Diebold’s innovation committee members are on call for everything from brainstorming to networking. When Diebold executives began looking for new technologies it might buy, Crandall and his two colleagues — rooted in tech start-up and venture capital communities — helped the CEO and his staff connect with those who would know or own the emergent technologies that could allow Diebold to strengthen its current lines and buy into the right adjacent lines.

When innovation is specific enough, and big enough, to be presented and reviewed and encouraged, then this can help enable innovation. But it should not be its source. Its source should come from building a culture of innovation.

I wrote about making innovation a core company-wide capability through lean for my IndustryWeek column, in Making Innovation a Capability. So then leads to the question, should boards have a role in building a culture of innovation?

I still believe the answer is yes.

Boards cannot establish the culture, as they engagement points with the rest of the organization are not plentiful enough to initiate such a change. But they can help support the behaviors that lead to innovation. They can do this through the questions that they ask, the focus they provide, the recognition they offer.

Boards can have a greater impact on culture than they often realize. But only if acting deliberately towards a specific culture. And if a board of directors wants to have an impact on innovation, they should focus more on the culture of innovation than any discrete innovation actions.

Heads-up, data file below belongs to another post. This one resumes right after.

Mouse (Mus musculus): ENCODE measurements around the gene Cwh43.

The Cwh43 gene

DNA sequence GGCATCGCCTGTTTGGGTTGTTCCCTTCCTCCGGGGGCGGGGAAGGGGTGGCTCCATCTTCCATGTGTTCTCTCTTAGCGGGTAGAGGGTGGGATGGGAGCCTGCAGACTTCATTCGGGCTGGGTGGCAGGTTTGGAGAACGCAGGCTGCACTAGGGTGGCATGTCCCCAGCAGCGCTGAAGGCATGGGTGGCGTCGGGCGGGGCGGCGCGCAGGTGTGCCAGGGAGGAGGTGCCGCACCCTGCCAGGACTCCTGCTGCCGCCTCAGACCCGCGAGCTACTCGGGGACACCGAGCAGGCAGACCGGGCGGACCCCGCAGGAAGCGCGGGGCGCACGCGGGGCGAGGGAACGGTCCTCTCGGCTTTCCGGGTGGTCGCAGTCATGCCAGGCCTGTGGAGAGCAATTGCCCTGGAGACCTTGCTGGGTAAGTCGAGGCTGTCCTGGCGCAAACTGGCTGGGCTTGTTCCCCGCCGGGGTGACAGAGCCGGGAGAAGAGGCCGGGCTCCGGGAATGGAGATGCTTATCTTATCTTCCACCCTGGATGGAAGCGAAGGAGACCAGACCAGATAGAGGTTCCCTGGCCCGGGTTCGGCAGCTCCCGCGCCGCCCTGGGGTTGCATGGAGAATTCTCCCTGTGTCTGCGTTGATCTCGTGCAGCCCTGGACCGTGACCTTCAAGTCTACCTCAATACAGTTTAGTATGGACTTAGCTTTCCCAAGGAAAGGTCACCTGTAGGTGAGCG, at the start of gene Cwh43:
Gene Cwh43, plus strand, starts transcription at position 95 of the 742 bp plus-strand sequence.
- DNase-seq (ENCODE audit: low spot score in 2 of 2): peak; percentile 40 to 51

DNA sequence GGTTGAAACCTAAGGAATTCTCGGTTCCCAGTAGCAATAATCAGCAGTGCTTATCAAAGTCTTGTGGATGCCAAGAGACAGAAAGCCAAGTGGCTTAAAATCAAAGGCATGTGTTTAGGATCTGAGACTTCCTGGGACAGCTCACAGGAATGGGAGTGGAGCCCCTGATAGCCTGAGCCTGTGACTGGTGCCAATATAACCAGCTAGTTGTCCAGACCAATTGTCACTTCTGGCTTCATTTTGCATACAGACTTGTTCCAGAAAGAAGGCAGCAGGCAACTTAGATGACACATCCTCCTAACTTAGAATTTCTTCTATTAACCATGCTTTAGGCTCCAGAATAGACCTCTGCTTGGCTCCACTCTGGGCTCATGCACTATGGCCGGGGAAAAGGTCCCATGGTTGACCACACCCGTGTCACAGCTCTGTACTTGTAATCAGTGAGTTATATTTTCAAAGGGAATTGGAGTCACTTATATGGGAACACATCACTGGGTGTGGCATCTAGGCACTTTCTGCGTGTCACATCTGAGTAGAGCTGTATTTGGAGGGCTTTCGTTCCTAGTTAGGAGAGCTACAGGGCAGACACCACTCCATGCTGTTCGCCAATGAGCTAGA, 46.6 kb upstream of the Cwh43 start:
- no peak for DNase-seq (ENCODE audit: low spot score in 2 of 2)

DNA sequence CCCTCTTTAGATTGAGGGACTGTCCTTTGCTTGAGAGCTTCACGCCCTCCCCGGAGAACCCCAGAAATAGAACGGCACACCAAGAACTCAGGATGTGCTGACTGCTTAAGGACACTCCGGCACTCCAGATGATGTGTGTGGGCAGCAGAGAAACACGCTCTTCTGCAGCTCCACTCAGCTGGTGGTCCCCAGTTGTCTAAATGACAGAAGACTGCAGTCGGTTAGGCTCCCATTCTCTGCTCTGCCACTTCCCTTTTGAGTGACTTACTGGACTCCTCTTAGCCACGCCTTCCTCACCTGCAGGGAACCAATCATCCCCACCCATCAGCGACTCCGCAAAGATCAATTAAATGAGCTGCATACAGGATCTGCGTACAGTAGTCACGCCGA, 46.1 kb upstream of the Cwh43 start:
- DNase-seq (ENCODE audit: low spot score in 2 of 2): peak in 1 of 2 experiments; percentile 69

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Role Modeling for Change [Lessons from the Road]

06.08.2014

My last two Lessons from the Road columns [Building Behaviors Bedrock of Lean Success and Build a Deliberate Culture, Not an Accidental One] focused on the tactics and strategies of culture change, which is crucial for a successful lean journey. One of those tactics is to role model the right behaviors, and so I have […]

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The single best way leaders support cultures of continuous improvement

06.05.2014

I recently published a new post on the KaiNexus blog site titled The single best way leaders support cultures of continuous improvement. Here is an excerpt: In working with one VP responsible for supporting 3,000 people, she found a small change in her email use habits that turned out to be a productivity improvement. If […]

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The self-development of leadership development

06.03.2014

Leadership development has gone by many names over the last century and has evolved in many ways. It has come in the form of apprenticeships, to purposeful rotational assignments, to training, and executive coaches (which are about as generic today as accountants). But through this entire evolution, leadership development has almost always been about the […]

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The beauty and effectiveness of simple communication structures

05.12.2014

This post originally appeared on the Lean Learning Center blog. How do I get engaged communication going with my team? How do I reach them? How do we get people talking without it dragging into an endless venting session? These are questions many leaders struggle with. In an effort to engage people, they open up […]